I once had dinner with the CFO of Rounder Records, the world's largest independent record label. I asked him "What do you, from your business stand, think of the file sharing?". This was around the time of the well publicized RIAA lawsuits (one against the 13 year old girl - way to win a publicity war guys).
His response was an interesting perspective, given the huge surge in popularity of the file sharing programs "Ok, so a guy pushes some pot, a few joints here and there, and it's no problem...but when you have guys bringing in a truckload of coke with intent to distribute, then there is a problem."
His point was that to some extent the casual user of the peer to peer systems may not show impact to the record companies bottom line, but when the super-peers start giving 1000 songs or movies up for anyone to download, then the impact is felt and they have to move. There was no discussion about copyright and legal or not, or a slow death by 1000 paper cuts with small users here & there - strictly the bottom line approach to the low hanging fruit, or so that was my takeaway.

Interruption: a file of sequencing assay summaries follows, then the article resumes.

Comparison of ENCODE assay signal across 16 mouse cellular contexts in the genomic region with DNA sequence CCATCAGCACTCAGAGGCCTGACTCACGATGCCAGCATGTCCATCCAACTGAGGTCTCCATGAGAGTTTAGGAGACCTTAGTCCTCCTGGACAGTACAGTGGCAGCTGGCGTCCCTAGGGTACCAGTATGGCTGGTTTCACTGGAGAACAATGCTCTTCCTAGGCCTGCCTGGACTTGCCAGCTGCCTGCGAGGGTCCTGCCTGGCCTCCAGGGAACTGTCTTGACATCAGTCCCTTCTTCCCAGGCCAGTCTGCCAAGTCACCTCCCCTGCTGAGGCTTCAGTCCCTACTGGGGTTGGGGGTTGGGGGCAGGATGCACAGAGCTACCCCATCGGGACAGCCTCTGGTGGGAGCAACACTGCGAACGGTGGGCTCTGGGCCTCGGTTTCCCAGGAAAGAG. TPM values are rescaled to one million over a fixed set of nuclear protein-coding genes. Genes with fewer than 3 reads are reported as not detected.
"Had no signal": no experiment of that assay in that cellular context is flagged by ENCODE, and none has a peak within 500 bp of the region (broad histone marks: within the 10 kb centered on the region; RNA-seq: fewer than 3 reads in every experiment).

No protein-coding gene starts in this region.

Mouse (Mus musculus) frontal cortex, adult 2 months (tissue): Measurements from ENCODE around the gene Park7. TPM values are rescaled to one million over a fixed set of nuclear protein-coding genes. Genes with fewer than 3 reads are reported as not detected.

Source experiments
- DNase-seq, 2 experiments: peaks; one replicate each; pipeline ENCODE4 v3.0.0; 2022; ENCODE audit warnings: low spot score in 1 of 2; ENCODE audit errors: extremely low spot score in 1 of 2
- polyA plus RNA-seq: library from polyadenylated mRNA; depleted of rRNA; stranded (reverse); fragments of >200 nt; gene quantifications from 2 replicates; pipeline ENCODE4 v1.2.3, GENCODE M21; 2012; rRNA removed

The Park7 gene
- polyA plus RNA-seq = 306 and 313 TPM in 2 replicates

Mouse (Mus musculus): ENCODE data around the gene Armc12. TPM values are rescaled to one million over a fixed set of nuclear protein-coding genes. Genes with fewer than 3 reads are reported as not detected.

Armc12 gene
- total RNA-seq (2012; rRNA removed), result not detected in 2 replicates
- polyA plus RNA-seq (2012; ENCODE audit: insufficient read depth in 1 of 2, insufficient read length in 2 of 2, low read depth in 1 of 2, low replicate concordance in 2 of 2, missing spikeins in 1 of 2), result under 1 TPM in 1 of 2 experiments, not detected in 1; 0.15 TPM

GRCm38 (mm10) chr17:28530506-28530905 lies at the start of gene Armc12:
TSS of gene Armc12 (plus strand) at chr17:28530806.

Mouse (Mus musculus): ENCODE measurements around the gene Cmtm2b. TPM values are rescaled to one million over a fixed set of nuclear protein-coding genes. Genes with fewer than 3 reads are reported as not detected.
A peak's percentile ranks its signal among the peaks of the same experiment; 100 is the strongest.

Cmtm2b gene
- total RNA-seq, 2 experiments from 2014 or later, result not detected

(by Jeff Stahler of the Cincinnati Post)
A Copyfighter's Musings noted that the First Annual P2P litigation summit is happenins this November at Northwestern Law School. Working in the legal intellectual property field (indirectly) I find it amusing it's taken them this long to get around to these types of summits. I also see a huge disconnect between the fast/nible technology movement and the slow moving legislation changes needed to stop the P2P copyright issues. It's almost like legislation needs to be put in place now that moves where technology is expected to be going in 5+ years.